The current way of being the world is being exposed as a rotten tree. We can smell its sour fruit. Its roots in division and deceit are coming to the surface. It can barely stand under the weight of its own burden. It provides no future or hope that the way forward will be satisfying or liberating.

Our hope is to follow the way of Christ, to live in the truth of God’s love, and to live life in the Spirit. If we did this, together, we would open up possibilities that are not even visible to us yet.



[1] If you are going to vote, I would certainly encourage you to vote for less evil. If nothing else we could use less evil.

[2] “for the kingdom of God is not eating and drinking, but righteousness and peace and joy in the Holy Spirit.” (NASV)

[3] Identity politics is great for politics. Of course someone’s politics should be informed by their social identity and location! What else would it be informed by – ideology?

[4] If you are looking for specifics, step one might focus on passages like the fruit of the spirit in Galatians 5:22-23 and step 2 might begin to look at passages like 2 Corinthians 5:19 in which God reconciled with the whole world through Christ and then gave Christ’s people the ministry of reconciliation. The first step is often personal and the second is always collective.

>Relational Religion

> There are three significant implications for reading the Bible relationally. 

The first has to do with prayer. 
The second has to do with the original sin. 
The third has to do with Pentecost.                  by Bo Sanders

Prayer is a relational thing. We pray for people that we know. This is a good thing. That is how it is suppose to work. We need to be praying for the people that we know.
It is tough to pray for someone you don’t know. Let’s take two examples: letters in the mail and hiring a pastor.  

When a church wants to hire a pastor, they do not hold a prayer meeting and ‘discern’ a name and phone number out of thin air and then call that person and say “God told us that you are suppose to be our next pastor”.  That is not how it works. They look over resumes, they do phone interviews, they call the person in for the weekend to candidate and then ‘discern’ based on relational cues. 

When god lays on somebody’s heart to write an encouraging note, send a gift, or to make a phone call, it is always to somebody that we know. God works in and through relationship. If you want to send a check for $100 to help someone out, you don’t write a random name on an envelope and make up (or pray and discern) an address and then put it in the mail. You send it to someone you know – someone that you are in a relationship with. That is what God leads us to do.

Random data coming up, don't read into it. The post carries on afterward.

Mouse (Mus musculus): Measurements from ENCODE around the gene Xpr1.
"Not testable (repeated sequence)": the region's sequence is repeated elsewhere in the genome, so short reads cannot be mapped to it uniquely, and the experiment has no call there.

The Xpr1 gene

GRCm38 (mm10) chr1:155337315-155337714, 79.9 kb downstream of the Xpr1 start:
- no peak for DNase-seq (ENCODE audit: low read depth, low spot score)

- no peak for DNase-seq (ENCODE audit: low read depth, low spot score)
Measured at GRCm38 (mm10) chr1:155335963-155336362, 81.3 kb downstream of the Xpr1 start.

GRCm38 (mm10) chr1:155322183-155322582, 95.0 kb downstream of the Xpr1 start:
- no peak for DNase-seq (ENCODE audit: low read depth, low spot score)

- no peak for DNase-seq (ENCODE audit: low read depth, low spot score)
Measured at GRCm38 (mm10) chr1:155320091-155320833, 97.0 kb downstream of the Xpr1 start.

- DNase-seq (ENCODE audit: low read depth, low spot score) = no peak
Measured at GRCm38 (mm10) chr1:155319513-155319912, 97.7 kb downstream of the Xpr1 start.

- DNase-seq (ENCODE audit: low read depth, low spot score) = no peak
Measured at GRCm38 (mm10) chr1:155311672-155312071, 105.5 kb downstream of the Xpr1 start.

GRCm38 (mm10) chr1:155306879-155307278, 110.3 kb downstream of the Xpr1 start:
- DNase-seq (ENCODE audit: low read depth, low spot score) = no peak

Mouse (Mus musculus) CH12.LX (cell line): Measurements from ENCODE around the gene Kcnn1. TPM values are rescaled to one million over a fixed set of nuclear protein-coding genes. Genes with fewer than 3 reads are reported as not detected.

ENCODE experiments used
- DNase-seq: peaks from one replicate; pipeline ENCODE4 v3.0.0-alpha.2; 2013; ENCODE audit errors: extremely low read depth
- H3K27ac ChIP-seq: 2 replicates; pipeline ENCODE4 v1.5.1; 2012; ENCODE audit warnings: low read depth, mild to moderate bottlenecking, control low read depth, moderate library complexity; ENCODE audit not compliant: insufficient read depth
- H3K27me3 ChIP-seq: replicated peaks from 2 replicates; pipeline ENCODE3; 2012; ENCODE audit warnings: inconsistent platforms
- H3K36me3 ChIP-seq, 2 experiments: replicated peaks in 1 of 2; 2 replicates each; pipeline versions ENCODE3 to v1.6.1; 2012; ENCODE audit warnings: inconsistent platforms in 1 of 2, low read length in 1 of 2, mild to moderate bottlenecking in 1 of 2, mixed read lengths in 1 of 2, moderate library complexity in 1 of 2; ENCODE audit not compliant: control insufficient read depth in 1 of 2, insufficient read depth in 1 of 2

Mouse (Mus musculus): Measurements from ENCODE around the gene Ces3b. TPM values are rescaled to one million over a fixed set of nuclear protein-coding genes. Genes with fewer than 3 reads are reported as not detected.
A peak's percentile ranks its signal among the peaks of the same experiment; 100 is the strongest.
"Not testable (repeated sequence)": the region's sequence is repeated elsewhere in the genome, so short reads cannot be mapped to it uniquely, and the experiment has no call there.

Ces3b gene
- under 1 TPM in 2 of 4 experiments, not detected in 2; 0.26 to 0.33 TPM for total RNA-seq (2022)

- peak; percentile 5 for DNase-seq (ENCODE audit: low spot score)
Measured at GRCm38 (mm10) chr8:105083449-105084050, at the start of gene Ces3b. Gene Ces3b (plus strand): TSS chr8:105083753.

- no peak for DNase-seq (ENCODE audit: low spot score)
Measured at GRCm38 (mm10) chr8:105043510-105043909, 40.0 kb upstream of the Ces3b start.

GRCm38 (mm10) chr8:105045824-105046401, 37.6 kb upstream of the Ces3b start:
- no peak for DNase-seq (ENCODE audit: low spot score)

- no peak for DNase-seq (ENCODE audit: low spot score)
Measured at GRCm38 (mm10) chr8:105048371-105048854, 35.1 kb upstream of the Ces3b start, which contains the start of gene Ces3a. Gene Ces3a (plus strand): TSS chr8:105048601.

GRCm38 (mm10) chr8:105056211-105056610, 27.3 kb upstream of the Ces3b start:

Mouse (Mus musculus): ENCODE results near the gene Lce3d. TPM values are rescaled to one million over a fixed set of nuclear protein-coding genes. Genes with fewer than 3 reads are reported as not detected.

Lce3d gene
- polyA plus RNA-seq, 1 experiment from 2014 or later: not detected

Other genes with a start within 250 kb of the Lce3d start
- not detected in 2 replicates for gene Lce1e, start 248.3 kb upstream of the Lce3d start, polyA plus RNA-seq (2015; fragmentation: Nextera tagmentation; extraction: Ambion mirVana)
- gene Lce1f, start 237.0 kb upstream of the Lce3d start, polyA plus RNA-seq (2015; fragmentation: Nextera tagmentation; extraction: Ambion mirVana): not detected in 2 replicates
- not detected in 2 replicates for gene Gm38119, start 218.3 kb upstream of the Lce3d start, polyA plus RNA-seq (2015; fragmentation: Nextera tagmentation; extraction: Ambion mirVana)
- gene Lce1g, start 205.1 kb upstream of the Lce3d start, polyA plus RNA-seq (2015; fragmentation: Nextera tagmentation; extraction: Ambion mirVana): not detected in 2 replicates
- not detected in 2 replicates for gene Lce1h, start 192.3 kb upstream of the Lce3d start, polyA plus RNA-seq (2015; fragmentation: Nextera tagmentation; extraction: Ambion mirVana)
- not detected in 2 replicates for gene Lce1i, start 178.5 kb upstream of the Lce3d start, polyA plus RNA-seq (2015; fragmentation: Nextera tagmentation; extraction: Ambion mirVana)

Can you imagine writing a check to Jackson Bolaliber, making out the envelope to 765 Kings Highway in Jacksonville Kansas and then making up a zip code (98126) and putting it in the mail?  I don’t even know if this person exists. I don’t know if Kansas has a town called Jacksonville. I don’t know if that zip code is even for Kansas or if it exists anywhere.

That is not how it works. That is not how God works. God works in relationship. God lays on our hearts to send encouragement notes to people that we know. To dial phone numbers that belong to people that we are in relationship with. 
Have you ever said “God give me 10 single-digits that make up a phone number of somebody that you want me to call and encourage.”  No.  You call somebody that you know and encourage them. You may even be led to call them because you know of something going on in their life and that they need encouragement.
I’ve said this before, when we pray for the people of Haiti, we are not asking God to fix the situation “from Heaven” – we are a) asking God to send the people that will fix the situation and b) making ourselves available to God for whatever situation God might want to use us in. 
Prayer prepares our hearts to participate with God in God’s world and work. God is relational. Therefore God’s work is relational. And thus, prayer is relational. 
The original sin
I believe in the original sin.  I do not believe in Original Sin. I believe in the original sin, but I do not believe in what has been the dogmatic teaching that children are born full of sin – that the cells of the body are corrupted or depraved and that unless they pray a prayer to Jesus or are baptized by a priest or belong to the right church (which is sanctioned by the State) they are “fallen” and will not go to heaven. I do not believe in that kind of original sin. 
The concern over Substance (corrupted) and Status (fallen) are not the concerns of the Bible and come to us via Greek philosophy (both Platonism and Aristotelean thought).
The concern of the Bible is relationship. That is the power of the original sin – that it broke relationship.  There were three types of broken relationship in the Garden of Eden narrative.